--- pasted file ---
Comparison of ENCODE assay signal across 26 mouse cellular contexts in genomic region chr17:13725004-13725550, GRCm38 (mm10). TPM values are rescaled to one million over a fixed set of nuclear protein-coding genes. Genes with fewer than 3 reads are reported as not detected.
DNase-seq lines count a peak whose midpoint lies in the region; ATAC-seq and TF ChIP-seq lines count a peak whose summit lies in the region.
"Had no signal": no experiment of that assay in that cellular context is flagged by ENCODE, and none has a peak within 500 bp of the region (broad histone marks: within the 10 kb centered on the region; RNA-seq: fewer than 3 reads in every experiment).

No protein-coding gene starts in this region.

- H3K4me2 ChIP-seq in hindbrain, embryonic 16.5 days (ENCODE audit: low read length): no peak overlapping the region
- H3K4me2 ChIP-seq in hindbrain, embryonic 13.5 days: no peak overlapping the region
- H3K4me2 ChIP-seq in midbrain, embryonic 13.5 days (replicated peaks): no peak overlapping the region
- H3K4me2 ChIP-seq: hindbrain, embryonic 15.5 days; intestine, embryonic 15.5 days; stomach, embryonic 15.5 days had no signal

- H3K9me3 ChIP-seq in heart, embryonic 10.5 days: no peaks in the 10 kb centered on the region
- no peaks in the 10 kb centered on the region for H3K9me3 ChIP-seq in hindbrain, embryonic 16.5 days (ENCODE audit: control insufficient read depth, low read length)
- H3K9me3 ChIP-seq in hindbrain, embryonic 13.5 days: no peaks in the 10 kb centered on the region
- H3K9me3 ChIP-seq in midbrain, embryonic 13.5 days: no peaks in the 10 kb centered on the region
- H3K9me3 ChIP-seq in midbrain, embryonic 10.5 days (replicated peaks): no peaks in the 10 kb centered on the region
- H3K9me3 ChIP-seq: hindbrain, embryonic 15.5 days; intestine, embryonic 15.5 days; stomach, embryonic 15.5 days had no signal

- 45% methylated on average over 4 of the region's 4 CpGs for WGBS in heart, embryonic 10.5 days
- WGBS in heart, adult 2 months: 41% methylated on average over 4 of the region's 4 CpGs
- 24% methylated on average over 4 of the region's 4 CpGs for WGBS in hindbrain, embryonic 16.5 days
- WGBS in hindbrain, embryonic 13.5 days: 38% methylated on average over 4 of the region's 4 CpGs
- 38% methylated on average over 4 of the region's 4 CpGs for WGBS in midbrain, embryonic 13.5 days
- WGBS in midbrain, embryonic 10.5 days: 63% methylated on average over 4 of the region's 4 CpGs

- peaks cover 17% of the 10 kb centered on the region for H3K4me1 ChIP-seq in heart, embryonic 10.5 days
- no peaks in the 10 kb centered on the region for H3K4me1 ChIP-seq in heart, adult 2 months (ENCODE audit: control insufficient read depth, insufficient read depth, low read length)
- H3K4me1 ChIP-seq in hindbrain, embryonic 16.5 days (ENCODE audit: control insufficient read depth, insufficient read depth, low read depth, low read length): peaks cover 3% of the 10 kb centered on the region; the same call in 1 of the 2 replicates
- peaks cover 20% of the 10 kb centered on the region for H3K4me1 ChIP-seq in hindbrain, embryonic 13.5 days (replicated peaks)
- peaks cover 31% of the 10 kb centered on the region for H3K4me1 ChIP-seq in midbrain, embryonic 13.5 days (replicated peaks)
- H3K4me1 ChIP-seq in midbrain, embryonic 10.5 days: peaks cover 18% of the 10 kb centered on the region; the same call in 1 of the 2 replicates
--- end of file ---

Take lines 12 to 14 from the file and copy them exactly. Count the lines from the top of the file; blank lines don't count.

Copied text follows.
- H3K9me3 ChIP-seq in midbrain, embryonic 13.5 days: no peaks in the 10 kb centered on the region
- H3K9me3 ChIP-seq in midbrain, embryonic 10.5 days (replicated peaks): no peaks in the 10 kb centered on the region
- H3K9me3 ChIP-seq: hindbrain, embryonic 15.5 days; intestine, embryonic 15.5 days; stomach, embryonic 15.5 days had no signal